Dwyane Wade looks old – Greg Cote


It’s hard to deny that Dwyane Wade doesn’t look like the same Dwyane Wade…




OKLAHOMA CITY — So much of the narrative entering these NBA Finals centered on LeBron James (of course). Would LeBron finally win his first championship? Would he rise to the occasion after faltering badly in the Finals one year earlier? Would he outperform Kevin Durant in the duel of superstars?

And all of that is fine and good and still accurate in terms of the broadest story line for this Heat-Oklahoma City Finals.

There was a different narrative emerging from the Heat’s 105-94 loss in Game 1 here, though — certainly from a Miami perspective, at least.

Dwyane Wade looked old.

His game did, anyway. His performance did. And his ability to be his old self, meaning his younger self.

That might be harsh. It also might disappear in a massive comeback effort by Wade in Game 2 back here Thursday. We have seen it before. Wade down and doubted, using it as fuel, and proving everyone wrong.

They need that from him now.

They haven’t in this postseason, until now.

It became clear Tuesday, watching OKC’s youthful athleticism and scoring punch, that Miami cannot win this series and championship without Wade finding his high gear and once again being the clutch performer that helped make him — after Dan Marino — the most beloved professional athlete South Florida has had.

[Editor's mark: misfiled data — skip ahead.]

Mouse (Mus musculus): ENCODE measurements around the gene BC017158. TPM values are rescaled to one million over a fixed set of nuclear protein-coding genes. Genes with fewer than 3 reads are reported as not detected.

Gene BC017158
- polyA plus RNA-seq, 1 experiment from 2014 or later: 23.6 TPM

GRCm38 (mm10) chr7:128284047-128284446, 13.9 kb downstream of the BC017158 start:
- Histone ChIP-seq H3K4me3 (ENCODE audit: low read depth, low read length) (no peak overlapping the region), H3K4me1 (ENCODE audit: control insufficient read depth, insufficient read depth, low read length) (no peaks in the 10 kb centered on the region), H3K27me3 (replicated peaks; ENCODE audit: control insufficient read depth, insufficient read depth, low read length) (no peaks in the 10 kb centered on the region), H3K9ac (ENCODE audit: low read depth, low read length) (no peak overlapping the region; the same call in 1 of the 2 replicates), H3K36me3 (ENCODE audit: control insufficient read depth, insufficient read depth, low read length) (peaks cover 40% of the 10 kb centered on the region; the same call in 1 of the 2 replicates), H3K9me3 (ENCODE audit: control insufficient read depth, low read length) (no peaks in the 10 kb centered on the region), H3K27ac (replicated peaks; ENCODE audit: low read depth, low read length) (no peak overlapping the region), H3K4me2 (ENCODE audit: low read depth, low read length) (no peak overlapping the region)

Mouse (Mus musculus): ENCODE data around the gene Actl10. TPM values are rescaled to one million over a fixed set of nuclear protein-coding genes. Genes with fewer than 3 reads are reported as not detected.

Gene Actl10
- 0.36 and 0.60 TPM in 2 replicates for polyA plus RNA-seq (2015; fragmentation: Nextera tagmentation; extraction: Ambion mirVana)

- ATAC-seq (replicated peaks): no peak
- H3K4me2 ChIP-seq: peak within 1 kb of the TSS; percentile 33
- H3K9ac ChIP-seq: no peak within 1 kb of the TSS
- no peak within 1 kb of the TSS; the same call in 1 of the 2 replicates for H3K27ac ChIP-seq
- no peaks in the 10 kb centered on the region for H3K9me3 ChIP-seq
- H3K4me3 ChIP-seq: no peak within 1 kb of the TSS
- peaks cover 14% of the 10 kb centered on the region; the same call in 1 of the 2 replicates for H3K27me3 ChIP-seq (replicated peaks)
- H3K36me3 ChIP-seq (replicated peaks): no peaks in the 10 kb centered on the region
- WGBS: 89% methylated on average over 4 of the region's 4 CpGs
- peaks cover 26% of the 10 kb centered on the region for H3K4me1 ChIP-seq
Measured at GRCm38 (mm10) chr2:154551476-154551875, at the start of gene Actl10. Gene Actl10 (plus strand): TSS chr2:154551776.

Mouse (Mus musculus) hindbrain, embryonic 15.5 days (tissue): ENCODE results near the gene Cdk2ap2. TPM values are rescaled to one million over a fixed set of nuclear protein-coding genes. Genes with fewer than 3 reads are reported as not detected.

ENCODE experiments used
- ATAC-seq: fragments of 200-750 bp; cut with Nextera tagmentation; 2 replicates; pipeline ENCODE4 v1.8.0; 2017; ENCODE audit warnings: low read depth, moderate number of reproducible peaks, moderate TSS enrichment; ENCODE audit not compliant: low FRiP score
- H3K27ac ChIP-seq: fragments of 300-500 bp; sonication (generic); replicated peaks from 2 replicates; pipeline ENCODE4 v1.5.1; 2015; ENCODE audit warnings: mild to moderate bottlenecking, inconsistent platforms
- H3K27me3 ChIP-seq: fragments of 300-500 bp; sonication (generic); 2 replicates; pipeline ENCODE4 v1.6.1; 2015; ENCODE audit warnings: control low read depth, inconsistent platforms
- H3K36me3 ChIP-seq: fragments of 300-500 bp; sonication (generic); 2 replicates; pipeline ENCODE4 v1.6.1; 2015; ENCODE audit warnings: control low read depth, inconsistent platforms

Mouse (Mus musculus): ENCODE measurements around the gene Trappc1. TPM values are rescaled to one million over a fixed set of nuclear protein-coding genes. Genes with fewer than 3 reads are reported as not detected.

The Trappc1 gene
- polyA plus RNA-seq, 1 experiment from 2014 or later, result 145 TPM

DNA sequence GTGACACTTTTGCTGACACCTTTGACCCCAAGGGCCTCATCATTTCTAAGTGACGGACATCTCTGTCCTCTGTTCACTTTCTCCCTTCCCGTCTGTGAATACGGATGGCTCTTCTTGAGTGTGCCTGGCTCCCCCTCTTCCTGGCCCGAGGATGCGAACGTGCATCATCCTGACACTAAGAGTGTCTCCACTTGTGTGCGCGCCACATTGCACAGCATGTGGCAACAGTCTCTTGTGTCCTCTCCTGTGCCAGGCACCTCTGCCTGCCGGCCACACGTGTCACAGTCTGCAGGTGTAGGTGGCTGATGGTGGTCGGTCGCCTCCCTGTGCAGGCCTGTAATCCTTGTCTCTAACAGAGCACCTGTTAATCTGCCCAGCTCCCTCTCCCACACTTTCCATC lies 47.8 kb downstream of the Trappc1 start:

James has carried Miami to this point, in this MVP season of his, and into these Finals.

Now, he needs more help, and not just from the supporting cast like Chris Bosh (who came off the bench again) or Shane Battier, who scored 17 on Tuesday in a small rain of threes.

He needs more help from his old costar, D-Wade.

“Some nights I have big nights, some nights I don’t,” Wade said afterward. “That’s been the season, the way it’s designed.”

He meant that James was in the primary scoring role. Yet Wade managed 19 shots, a good amount. (Durant scored 36 points on only 20 shots).

The difference in Game 1 was that the Thunder got big performances from both of its top stars, with Durant scoring a game-high 36 points and Russell Westbrook 27.

And Miami got a big performance from only one of its two biggest stars, with James scoring 30 points — enough to hold his critics at bay if not quite placate them — but Wade managing but a subpar 19 points on poor 7-for-19 shooting.

That kind of night by Wade is enough to get by in the early rounds of the playoffs, maybe. Or perhaps when James is going crazy and dropping 45 like he did on Boston in Game 6.

But now? Against OKC? If Miami hopes to win it all?

If you figure James vs. Durant as a wash offensively, then Wade likely must outperform Westbrook for Miami to win this series. Tuesday, it wasn’t close.

There were curious coaching elements for Miami augmenting the loss. The thin bench late was partly because James Jones had a migraine, not Spoelstra’s fault. But LeBron didn’t defend Durant much, something that might change in Game 2.

This wasn’t about coaching, though.

It was about Wade not being Wade, on a night and in a series when they need him to be quite desperately….

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